If you live in Pittsburgh, you’ve probably been caught in the rain with no umbrella on a couple of occasions. And to make matters worse, you might have been wearing one of your favorite pairs of leather dress shoes. You get home and try to mitigate the situation so that your shoes won’t be completely ruined, but we all know that prevention is key when it comes to leather goods. To learn about good leather care practices, we spoke to W. Kleinberg about the best ways to take care of small leather goods like wallets and belts, and we’ll also be touching upon how to care for leather shoes. There is a myriad of leather care products from conditioners to waxes that are all beneficial in their own way, so we’re going to break down what each one does and how it is best used. But first, let’s quickly go over how leather is produced.
From Hides to Handbags
As we all know, real leather is made from animal hides, most commonly cowhides. The hides are first cured to help preservation, then soaked, limed, and fleshed to fully clean the surface. The hides are then tanned, a process that further aids in preserving the leather and which usually utilizes chromium or vegetable tannage. Different types of tannage contribute to different characteristics of the leather, like body and suppleness, and hides can be retanned multiple times to further enhance these characteristics. They are then shaved to a uniform surface and put through a sammying machine to remove excess moisture before being air or vacuum dried. Finally, they are dyed, dried once again, and finished to give them the specific look and feel desired. This complicated, multi-step process can take days to complete, but it produces a beautiful and versatile material. Now that we know the basics of how leather is made, we can better understand the proper steps to care for it.
Small Leather Goods
First and foremost, quality is key. A well-made, real leather wallet or belt is going to hold up better with time than its less expensive counterpart. Our friends at W. Kleinberg pride themselves on making goods that last for decades, so investing in a great piece could save you plenty of time and money in the future. After provenance comes usage. It is important to remember that leather is made from animal hides, and therefore it will stretch over time. Once stretched out, it won’t return to its original shape, so it is important to avoid bad habits like overstuffing your wallet. One great tip for belts is to switch how they are worn; if you continuously wear a belt in one direction (say, with the end pointing to the left), the leather will gradually become contoured to the shape of your body. You can see this change in shape by laying your belt down on a flat surface - over time, it will curve into a “U” rather than staying perfectly straight. You can try switching the direction that your belt points every other day to avoid misshaping.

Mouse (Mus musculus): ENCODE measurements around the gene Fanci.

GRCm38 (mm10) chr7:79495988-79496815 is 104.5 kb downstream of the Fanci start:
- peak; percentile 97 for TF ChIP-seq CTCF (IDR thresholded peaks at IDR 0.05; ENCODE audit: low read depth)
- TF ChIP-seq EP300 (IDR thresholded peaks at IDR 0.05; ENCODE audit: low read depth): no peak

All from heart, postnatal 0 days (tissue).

Finally, we must discuss cleaning and storage. To spot clean your belt or wallet, use a slightly damp washcloth to gently wipe the area of concern and then blot excess moisture with a dry cloth. Because using heat on leather can cause damage, always let your leather air dry. Also, be sure to store it in a dry environment and away from direct sunlight. Sunlight will cause colors to fade and the leather to dry out, thus ageing it much more quickly. For wallets, it is best to leave them out in the open. Avoid leaving them in pockets, bags, or any potentially humid space while you are at home. If you want to use a leather cleaner or conditioner, try to find one specific to the type of leather you are caring for; exotics like bison and ostrich often need products that cater to the specific animal hide used.
Of course, quality is also of the utmost importance when it comes to larger leather pieces like briefcases, purses, jackets, and shoes. The way that we care for these items will vary based on frequency of use and the specific characteristics of the material, and those aspects are largely dependent upon how the leather was made. For shoes, you may feel the need to regularly clean your favorite pair, and to occasionally polish a dressier pair. Your everyday shoes can be cleaned using a leather brush and then a damp cloth to remove dirt, and then a product of your choice may be applied to add to their longevity. If your shoes have stains, however, then a leather cleaner such as saddle soap should be used to remove them.
Once you begin looking into what to use on your shoes, you’ll find that there are many care products on the market that promise to keep the leather supple, smooth, shiny, and more. But which ones do you actually need? Certainly not every single permutation of protectant that you find in a specialty shop. Like every aspect of this material, the products we use are dependent upon the type of leather and its finish. But in general, a classic pair of oxfords will need to be cleaned/conditioned every month or two (depending on how often you wear them) and polished as often as you prefer. If you do happen to get your shoes particularly dirty, then a more thorough cleaning at a shoe-care shop may be your best bet. But for the most part, you’ll be able to keep your shoes looking great with a little extra time and attention.